The characters in this show are relatively well developed, with Rikka being the most rounded. However, that being said, Yuuta seems mostly defined by just his embarrassing middle school days, and little else. He ended up being the character I liked the least in this series, and I do wish he got a bit more time to come into his own. It’s obvious the show wanted to put more attention on Rikka and her chuunibyou. Even saying that, though, I didn’t dislike Yuuta at all, and he had his fun times too; I just wish there was a bit more complexity to him.

The supporting cast doesn’t receive much development until near the end of the series, when we see them respond to all the drama going on. However, the supporting cast was what really made this show for me. The interactions with all of them, especially Dekomori, Shinka, and Makoto, are what really help to keep this show entertaining and fun, even when we’re waist-deep in emotional scenes in the latter half of the series. The various anime references that Dekomori and Rikka make are fun to pick up on too, when you can pick up on them.

In regards to the pacing, it starts off relatively slow, and continues at a rather relaxed pace for the majority of the series, only picking up speed during dramatic moments and scenes.

The Atmosphere

Chu2koi, being animated by Kyoto Animation, of course already meets a certain level of quality, so you can be sure you’ll be watching a good-looking show. I wouldn’t call this Kyoto Animation’s finest work in recent times, but it still looks great regardless.

The character designs are akin to the Kyoto Animation standard that’s been used since K-On! (if not earlier), and I like them. I particularly like the designs of Rikka, Toka, and Dekomori. Oppositely, Yuuta’s design comes off as a bit too bland to me, which probably helped make him the one I liked the least. The backgrounds in general look pretty great, but there’s certain scenes, including one in episode 8 with Rikka and Yuuta sitting near a river admiring the city lights, where the backgrounds are particularly gorgeous.

Watching the show as it aired, I of course could only see it in Japanese. I think there was a lot of great vocal performances in this show on the Japanese side. I’ve not seen it in English.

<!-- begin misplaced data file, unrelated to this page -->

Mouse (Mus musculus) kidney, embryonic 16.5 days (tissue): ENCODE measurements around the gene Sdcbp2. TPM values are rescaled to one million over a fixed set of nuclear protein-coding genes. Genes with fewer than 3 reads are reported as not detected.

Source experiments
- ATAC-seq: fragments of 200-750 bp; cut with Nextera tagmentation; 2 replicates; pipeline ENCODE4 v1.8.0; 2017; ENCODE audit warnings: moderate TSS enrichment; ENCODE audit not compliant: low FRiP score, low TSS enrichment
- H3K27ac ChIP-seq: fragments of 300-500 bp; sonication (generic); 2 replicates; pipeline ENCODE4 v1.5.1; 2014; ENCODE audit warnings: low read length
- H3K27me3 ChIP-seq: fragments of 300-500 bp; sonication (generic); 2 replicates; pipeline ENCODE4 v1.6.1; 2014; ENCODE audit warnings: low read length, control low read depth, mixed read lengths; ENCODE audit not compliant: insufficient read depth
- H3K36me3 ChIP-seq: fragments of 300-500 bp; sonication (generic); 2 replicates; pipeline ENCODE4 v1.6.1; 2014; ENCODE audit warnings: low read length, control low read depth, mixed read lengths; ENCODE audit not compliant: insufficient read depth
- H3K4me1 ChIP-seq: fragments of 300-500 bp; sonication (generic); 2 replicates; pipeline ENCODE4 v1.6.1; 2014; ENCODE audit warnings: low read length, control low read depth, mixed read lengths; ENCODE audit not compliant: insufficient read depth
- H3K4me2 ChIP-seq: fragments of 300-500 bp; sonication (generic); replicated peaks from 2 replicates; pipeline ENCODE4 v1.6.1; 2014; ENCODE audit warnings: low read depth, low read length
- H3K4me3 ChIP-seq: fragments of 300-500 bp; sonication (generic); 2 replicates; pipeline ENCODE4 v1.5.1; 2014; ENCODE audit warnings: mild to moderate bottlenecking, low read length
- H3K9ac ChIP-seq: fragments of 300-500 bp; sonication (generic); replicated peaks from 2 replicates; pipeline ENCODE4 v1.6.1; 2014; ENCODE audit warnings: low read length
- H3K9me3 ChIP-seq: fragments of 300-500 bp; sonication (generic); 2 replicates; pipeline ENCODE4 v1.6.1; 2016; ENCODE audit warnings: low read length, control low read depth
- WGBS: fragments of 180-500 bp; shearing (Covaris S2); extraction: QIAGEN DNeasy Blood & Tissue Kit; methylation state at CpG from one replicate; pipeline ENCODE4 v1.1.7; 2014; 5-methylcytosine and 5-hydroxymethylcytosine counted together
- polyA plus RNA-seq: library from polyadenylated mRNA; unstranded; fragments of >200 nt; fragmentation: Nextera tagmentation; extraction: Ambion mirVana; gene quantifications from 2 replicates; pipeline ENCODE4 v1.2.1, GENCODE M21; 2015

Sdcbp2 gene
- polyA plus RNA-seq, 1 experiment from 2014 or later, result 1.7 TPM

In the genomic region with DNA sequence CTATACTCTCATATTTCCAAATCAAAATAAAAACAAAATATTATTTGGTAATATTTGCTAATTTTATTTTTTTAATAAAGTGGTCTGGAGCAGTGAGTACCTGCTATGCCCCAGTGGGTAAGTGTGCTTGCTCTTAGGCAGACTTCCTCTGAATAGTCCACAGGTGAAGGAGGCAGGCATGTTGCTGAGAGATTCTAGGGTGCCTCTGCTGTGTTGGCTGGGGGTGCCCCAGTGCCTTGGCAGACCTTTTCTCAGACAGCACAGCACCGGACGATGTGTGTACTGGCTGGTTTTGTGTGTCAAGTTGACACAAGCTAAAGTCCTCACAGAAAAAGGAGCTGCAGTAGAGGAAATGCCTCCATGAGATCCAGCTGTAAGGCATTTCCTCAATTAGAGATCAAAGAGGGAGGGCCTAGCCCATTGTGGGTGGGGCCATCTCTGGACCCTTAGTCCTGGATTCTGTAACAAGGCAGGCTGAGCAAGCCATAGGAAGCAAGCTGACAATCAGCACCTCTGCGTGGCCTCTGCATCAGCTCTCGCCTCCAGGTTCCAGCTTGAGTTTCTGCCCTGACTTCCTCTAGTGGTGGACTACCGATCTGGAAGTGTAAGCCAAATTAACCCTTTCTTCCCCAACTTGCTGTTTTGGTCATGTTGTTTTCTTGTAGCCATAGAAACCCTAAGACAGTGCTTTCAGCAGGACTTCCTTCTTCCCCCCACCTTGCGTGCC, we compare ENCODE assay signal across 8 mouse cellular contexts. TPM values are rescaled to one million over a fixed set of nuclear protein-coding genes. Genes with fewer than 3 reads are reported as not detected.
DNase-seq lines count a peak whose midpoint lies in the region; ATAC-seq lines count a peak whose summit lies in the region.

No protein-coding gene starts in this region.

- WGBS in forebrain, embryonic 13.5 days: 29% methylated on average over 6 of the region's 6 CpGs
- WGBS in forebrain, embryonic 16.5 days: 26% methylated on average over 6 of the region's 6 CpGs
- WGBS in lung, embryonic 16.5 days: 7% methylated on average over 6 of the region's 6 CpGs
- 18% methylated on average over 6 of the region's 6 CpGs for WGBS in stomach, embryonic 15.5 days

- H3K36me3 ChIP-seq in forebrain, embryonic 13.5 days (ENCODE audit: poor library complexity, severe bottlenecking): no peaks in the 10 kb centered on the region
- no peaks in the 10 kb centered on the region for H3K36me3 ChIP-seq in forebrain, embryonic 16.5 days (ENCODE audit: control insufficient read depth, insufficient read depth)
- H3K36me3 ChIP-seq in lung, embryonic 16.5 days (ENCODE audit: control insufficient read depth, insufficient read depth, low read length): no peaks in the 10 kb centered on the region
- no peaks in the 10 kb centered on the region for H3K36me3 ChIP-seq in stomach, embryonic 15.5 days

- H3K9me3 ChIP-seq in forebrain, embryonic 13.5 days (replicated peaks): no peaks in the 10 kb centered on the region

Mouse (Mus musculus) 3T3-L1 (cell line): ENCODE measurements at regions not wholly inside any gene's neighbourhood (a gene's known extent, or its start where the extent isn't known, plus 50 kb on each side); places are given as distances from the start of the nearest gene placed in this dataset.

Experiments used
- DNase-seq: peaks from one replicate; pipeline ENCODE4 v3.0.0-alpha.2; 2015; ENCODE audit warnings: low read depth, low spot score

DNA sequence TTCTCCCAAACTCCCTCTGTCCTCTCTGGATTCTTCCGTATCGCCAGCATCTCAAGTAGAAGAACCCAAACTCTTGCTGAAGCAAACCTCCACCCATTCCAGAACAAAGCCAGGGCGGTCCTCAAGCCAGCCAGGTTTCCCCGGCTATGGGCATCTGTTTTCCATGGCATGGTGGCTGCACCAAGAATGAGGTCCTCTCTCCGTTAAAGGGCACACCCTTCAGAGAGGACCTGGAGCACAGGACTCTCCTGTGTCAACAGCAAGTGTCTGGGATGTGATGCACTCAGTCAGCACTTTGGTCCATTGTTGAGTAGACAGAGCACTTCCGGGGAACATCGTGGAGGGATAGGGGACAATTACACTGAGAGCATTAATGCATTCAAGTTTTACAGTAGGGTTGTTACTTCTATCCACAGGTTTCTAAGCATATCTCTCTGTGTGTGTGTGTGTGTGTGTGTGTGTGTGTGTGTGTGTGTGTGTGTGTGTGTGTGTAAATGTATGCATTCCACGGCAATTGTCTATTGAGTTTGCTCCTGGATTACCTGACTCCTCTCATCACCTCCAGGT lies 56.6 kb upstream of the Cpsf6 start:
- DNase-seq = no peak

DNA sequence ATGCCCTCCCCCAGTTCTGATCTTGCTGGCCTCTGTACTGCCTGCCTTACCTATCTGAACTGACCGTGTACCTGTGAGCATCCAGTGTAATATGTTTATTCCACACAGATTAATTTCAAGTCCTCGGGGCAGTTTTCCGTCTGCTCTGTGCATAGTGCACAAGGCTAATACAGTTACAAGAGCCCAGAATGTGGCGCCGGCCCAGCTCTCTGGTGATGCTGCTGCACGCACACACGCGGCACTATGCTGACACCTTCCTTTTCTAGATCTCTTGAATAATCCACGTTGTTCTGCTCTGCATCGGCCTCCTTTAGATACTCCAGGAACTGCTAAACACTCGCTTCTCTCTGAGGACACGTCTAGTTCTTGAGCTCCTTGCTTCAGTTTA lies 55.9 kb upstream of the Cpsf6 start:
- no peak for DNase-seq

When it comes to the music, it stays relatively subtle, really only peaking up during the dramatic battle scenes (because, yes, there are dramatic chuunibyou battle scenes the characters take place in) and during the really emotional parts of the series. The music tends to be pretty good, but there’s not really any tracks that are that defining or memorable; even the themes during the battles aren’t all that noteworthy. The music is just… there, and that’s about it.

The opening theme, though, I think is really great. The first few seconds of the song gets stuck in my head a lot, and I think the whole song is powerful and just sounds good. It’s put alongside a simplistic but mesmerizing opening animation, with it flashing between each of the main characters doing various activities. It’s not something easily described, and when you see it, it’s somewhat entrancing. The ending theme is also pretty good, but I don’t enjoy it quite as much. The ending animation is also pretty awesome, though, and I especially enjoyed the scene featuring Rikka standing outside with the factory in the distance, for some odd reason.

Final Remarks / TL;DR

This show isn’t exceptionally emotional and deep, but it’s not all light-hearted and sunshine either. It’s somewhere in the middle, incorporating a fair amount of both, and I think it does a good job. On top of that, it develops a sweet romantic story, all while being told by a talented and quality animation studio. However, looking back on this show, the funny jokes and scenes stick out more to me than the plot.

I wouldn’t say this is a show for you to go out of your way to watch, but it’s certainly not a waste of time either. I suggest giving it a shot if you were even somewhat interested in it, because it isn’t a bad choice, but don’t feel too ashamed about skipping it either.

Rating: Good
Recommendation: Give It a Shot
+++ emotional latter half with Rikka and Yuuta, funny comedic moments, quality animation
— jokes more memorable than the plot, okay ending song, Yuuta needed more time to develop

2 thoughts on “Review: Love, Chunibyo, and Other Delusions

  1. I really enjoy this show and I love how all the characters are trying to find out who they are and who they ‘should’ be and the different approaches they all take to growing up. It’s just kind of fun.

    Like

    1. I feel the second season really reinforces that aspect more than the first, in my opinion. I always have fun watching the show, but I feel it never really reaches that “oh yes, this is so enjoyable” point for me.

      Liked by 1 person